UNITED STATES—Church sex abuse has gained more notoriety and public recognition in the past decade. More recently, outrage has led many attorneys in various states to not only investigate their clergy but also make filing lawsuits easier for victims of church sex abuse.

Why the Recent Changes to Church Sex Abuse Laws

Dioceses across the nation were driving a cycle of reinstating priests elsewhere as a result of allegations. Accused clergy would continue their actions, despite the full knowledge of elected officials. When Pennsylvania broadcasted a report exposing that drastic extent of church sex abuse in 2016, public outrage spurred a campaign of investigations in other states.

Since then, hundreds of cases accusing priests of sexual abuse have emerged over more than 70 years. Due to the widespread suppression of allegations, states made revisions to previous church sex abuse laws, particularly since many accused priests may have offenses spanning over decades.

However, due to societal restrictions and shame, coupled with the power of church leadership, victims have had no choice but to remain silent. Previously, as adults, suing for an offense that occurred decades ago was not an available option. In recent years, this has changed.

What States Changed Their Church Sex Abuse Laws?

Law reformations began in 2018, with at least 15 states amending their laws. Many of these changes increase the time limit or age that victims are eligible to sue.

Others established a lookback window of varying periods, in which victims can regain the opportunity to litigate, which they could not do before.

States With Time Limit Extensions

There are many reasons why survivors of sexual abuse might stay silent. Crimes of this nature can leave victims feeling confused, ashamed and embarrassed.

For all these reasons and more, the following states have chosen to grant time limit extensions:

  • Pennsylvania raised the age from 30 to 55 only for future cases
  • Michigan raised the age from 19 to 28
  • Rhode Island raised the age from 25 (against abusers) and 21 (against institutions) to 41
  • Connecticut raised the age from 48 to 51
  • Alabama raised the age from 21 to 25
  • Texas raised the age from 19 to 28
  • Tennessee raised the age from 19 to 33

States With Look-Back Windows

Children are especially vulnerable to abuse by adults they trust or figures of authority. They might not fully grasp the situation until years later. For this reason, these states made the look-back window available to child sex abuse survivors:

  • New York: Two-year window starting Dec. 1
  • New Jersey: Two year window opened Dec. 1
  • California: Three-year window opened in June
  • Vermont: Removed all age limits and has no expiration on window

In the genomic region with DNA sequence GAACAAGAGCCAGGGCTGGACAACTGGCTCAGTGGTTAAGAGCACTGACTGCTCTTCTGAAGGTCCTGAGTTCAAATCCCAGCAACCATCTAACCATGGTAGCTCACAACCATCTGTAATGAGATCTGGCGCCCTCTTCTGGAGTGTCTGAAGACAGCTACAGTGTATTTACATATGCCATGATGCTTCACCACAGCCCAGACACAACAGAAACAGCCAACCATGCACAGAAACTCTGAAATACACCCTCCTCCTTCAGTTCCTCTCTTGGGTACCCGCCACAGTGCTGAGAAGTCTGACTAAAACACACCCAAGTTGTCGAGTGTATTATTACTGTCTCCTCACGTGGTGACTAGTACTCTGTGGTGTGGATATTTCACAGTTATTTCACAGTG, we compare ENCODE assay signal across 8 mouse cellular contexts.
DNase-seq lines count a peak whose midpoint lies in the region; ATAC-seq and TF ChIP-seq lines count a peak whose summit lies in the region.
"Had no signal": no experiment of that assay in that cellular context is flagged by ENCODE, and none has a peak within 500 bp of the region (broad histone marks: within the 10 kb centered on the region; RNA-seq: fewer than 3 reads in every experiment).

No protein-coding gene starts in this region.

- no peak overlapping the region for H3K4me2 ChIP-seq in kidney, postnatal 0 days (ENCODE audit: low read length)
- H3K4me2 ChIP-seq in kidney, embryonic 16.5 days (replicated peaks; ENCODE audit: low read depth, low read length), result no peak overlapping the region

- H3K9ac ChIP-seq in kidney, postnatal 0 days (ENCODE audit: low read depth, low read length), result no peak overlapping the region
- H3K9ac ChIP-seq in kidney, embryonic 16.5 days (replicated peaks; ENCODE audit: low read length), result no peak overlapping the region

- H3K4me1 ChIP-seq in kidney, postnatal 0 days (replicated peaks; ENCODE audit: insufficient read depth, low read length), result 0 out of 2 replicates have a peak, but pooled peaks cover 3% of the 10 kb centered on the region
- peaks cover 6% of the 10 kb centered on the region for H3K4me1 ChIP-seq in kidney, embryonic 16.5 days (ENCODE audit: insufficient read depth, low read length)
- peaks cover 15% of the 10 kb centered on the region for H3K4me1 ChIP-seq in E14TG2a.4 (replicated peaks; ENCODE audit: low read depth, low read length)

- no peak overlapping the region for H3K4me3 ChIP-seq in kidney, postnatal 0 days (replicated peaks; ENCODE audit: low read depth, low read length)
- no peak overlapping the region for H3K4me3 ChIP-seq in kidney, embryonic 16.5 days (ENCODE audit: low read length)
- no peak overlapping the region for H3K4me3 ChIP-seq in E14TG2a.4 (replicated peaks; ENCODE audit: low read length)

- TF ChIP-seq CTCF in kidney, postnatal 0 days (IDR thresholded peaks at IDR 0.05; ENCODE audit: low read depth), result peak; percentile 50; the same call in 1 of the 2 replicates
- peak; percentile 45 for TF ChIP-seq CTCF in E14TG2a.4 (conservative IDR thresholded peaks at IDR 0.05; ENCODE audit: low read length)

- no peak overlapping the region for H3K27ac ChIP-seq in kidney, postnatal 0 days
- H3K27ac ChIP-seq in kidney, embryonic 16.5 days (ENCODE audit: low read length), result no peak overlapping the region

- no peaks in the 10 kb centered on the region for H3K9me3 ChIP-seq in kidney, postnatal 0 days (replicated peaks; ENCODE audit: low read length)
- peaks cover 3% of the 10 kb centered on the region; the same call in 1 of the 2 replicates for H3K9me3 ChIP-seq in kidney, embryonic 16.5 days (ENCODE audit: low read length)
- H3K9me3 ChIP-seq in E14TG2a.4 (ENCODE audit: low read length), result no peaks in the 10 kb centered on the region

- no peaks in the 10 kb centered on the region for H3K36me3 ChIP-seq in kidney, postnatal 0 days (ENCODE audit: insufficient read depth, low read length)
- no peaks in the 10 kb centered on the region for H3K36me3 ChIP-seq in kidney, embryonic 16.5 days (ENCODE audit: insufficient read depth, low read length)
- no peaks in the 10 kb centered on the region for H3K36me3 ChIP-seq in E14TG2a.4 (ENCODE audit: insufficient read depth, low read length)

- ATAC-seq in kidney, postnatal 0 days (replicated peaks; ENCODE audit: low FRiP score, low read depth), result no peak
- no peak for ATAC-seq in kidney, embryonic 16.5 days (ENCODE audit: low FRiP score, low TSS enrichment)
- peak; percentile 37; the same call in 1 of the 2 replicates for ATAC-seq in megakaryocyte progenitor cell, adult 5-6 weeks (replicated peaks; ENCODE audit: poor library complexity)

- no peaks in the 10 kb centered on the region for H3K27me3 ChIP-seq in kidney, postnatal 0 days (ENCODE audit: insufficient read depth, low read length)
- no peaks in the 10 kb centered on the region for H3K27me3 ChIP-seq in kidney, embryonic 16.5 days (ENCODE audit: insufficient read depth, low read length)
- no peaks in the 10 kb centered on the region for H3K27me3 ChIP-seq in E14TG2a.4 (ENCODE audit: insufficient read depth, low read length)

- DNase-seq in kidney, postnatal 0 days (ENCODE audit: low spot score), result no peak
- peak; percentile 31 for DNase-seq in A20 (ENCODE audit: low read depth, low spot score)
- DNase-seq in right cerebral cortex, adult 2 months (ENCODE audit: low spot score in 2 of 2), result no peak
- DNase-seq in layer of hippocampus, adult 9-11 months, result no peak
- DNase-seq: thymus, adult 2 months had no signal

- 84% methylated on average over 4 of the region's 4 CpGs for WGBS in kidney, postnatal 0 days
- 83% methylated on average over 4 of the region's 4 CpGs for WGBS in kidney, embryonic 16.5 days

• Montana: Two-year window opened May 7
  • Arizona: Nineteen-month window opened June
  • North Carolina: Two-year window opened January
  • District of Columbia: Two-year window opened May
  • Hawaii: Reopened window (first opened  in 2012) in 2018 until April of 2020

The Impact of Church Sex Laws Revisions

Since revisions in 2018, hundreds of victims have stepped forward. In an NPR report, the total cost in settlements across all U.S. churches was well over three billion dollars.

Top states like New York, New Jersey, and California have witnessed substantial impacts. Both New York and New Jersey administered a two-year window, while California made it a three-year window. While lawyers initially expected 5,000 new cases, the impact exceeded expectations.

Currently, with financial strains from the pandemic on top of continued litigation accusing more clergy members, many churches have gone bankrupt.

In New York, only a month after the window opened, twenty churches had already filed for bankruptcy. One of the largest national dioceses filed for bankruptcy due to the influx of lawsuits. The Diocese of Rockville Centre, a church for 1.4 million Long Island Catholics, received a staggering 200 lawsuits since New York’s extension of the state of limitation.

In August, New York introduced the New York Child Victims Act, allowing for lawsuits against crimes tracing back decades. Considering that cover-ups of church sex abuse have been ongoing since the 1940s, the high volume of lawsuits is not so surprising.

Sexual abuse can leave victims with physical and emotional damage. Between medical bills and counseling, victims can be left in need of financial aid (thefitchlawfirm.com). If you suffered abuse and don’t know what to do next, you can turn to your attorney to offer assistance in this troublesome time.